Archive for November 25th, 2009

Banks win Supreme Court case on overdraft charges

BBC: A Supreme Court judgement has struck a major blow to the hopes of millions of bank customers to be refunded billions of pounds in bank charges.

The court has overturned earlier court rulings that allowed the Office of Fair Trading to investigate the fairness of charges for unauthorised overdrafts.

The decision follows more than two years of test case litigation.

At stake is an estimated £2.6bn of annual income for the banks, which had appealed against earlier rulings.

Seven banks and one building society wanted the court to overturn two previous rulings that would let the OFT investigate their overdraft fees.

In a three-day appeal in the House of Lords in June, the banks argued they would receive a “deluge of litigation” if the decision was made against them.


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Army account of Iraqi deaths questioned

Independent: The British Army’s account of the deaths of 20 Iraqis and the alleged mistreatment of nine others after a battle in southern Iraq has been questioned by a secret report.

Ministers maintain that the Iraqis were insurgents killed or captured as a result of a firefight with British forces in 2004. But the families of the dead men allege that they were executed by British soldiers after being transferred to a detention camp. The nine survivors claim they were tortured at the same base.

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Iraq invasion discussed in 2001 – but was dismissed as illegal

Independent: Toppling Saddam Hussein from power was being discussed by British and US officials two years before the invasion of Iraq, senior Whitehall figures admitted yesterday.

Foreign Office mandarins even drew up a secret document discussing the idea of removing the dictator as attempts to restrain him with sanctions began to fail. But any suggestions of supporting “regime change” were dismissed repeatedly as having no legal backing.

On its opening day of public hearings, Sir John Chilcot’s inquiry into the Iraq war heard that elements of President Bush’s administration, which came to power at the start of 2001, were already making noises in support of regime change in Iraq even before the 9/11 terror attacks in the US.

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‘Cruel, illegal, immoral’: Human Rights Watch condemns UK’s role in torture

Guardian: The attorney general was under intense pressure tonight to order a wider series of police investigations into British complicity in torture after one of the world’s leading human rights organisations said there was clear evidence of the UK government’s involvement in the torture of its own citizens.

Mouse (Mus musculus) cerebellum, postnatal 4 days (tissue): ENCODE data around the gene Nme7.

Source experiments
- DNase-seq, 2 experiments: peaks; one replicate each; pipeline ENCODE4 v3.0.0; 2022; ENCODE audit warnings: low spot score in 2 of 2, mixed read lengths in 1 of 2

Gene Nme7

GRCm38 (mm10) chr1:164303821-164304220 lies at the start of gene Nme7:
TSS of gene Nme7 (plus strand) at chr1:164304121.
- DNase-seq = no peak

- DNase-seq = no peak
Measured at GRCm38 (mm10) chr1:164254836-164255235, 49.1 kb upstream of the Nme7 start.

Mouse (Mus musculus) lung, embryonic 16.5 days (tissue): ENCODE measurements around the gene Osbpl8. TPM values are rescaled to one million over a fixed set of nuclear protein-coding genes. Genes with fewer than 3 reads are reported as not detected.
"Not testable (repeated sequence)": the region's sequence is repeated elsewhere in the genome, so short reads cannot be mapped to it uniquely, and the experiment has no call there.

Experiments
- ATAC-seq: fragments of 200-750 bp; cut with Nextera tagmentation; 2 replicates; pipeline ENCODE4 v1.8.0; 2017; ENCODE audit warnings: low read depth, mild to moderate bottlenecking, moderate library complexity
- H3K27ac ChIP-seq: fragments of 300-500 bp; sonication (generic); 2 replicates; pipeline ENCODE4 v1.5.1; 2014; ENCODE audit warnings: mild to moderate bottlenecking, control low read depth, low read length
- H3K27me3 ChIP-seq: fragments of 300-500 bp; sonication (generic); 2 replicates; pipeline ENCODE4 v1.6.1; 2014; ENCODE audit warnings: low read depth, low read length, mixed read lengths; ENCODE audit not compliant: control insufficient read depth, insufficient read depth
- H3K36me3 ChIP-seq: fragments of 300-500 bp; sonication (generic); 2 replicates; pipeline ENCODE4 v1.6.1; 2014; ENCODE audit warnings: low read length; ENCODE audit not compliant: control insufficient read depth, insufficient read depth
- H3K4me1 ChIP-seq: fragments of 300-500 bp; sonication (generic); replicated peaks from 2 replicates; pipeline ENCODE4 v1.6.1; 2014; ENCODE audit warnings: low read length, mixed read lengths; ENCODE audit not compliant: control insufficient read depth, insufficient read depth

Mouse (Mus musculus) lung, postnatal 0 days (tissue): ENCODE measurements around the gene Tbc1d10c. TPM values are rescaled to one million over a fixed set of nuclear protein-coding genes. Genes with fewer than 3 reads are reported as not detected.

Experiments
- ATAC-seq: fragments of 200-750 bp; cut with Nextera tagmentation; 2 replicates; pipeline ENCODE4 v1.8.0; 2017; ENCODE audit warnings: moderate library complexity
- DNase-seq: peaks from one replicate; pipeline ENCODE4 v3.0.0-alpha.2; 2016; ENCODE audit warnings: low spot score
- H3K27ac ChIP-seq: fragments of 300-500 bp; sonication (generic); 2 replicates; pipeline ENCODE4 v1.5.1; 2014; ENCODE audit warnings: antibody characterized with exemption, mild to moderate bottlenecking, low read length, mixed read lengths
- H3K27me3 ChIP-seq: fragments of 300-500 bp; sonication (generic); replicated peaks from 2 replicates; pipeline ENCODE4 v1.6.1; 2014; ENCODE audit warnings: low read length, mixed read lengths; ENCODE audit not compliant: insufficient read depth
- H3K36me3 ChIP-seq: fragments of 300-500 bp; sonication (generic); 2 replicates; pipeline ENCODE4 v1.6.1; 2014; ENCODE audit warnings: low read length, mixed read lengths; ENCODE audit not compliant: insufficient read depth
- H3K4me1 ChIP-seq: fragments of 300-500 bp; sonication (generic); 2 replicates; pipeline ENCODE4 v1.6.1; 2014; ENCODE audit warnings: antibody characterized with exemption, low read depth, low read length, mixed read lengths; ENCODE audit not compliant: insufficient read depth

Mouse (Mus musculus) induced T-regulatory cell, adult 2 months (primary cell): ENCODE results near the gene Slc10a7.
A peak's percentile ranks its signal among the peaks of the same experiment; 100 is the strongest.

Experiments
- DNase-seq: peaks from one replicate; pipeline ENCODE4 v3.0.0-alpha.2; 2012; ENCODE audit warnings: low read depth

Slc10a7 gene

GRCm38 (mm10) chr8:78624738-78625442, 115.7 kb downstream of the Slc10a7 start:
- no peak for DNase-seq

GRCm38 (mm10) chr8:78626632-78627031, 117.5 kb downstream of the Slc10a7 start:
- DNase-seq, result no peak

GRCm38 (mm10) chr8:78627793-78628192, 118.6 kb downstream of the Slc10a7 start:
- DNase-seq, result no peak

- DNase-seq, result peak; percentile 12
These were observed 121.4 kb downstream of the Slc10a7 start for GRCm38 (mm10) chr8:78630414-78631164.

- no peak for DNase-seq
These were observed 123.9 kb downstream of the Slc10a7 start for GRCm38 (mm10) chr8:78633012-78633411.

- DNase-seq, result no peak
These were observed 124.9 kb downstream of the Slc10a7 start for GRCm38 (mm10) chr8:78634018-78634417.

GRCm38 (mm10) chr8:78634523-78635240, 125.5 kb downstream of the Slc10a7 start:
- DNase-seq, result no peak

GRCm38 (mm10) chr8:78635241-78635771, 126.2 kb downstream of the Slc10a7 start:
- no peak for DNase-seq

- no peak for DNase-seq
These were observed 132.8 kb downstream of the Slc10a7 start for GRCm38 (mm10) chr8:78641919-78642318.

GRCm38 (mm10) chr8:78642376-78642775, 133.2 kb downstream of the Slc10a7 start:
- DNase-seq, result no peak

After an investigation spanning more than a year, Human Rights Watch (HRW) today condemned Britain’s role in the torture of terror suspects detained in Pakistan as cruel, counter-productive and in clear breach of international law.

Critically, a report published today by HRW – entitled Cruel Britannia: British Complicity in the Torture and Ill-treatment of Terror Suspects – draws upon corroborative evidence received from the Pakistani torturers themselves.

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Britain heard US drumbeat for invasion before 9/11


• UK dismissed idea in 2001 as having no basis in law
• Terror attacks ended US support for ‘containment’

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Counter-terror police ‘failed to seek legal advice before arrests’

Guardian: Lord Carlile criticises officers over failure to consult lawyers before operation in Liverpool and Manchester

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Bar Regulator approves fundamental changes

BSB: The Bar Standards Board (BSB), which regulates 14,000 barristers in England and Wales, has today paved the way for fundamental changes in barristers’ working practices by giving approval for barristers to supply legal services through the legal structures known as Legal Disciplinary Practices (LDPs).

The BSB has taken significant decisions in order to open up the legal services market so that consumers have access to even better value, quality, legal services in fulfilment of the Regulatory Objectives of the Legal Services Act 2007.

The BSB is mindful that these decisions are fundamental to the future of the Bar, as it operates in the legal services market, and are likely to be irreversible. One of the BSB’s guiding tenets has been to ensure that whatever changes it makes are in the public interest and the users of legal services in the future should suffer no detriment from their introduction. This has involved careful consideration over a long period of time.

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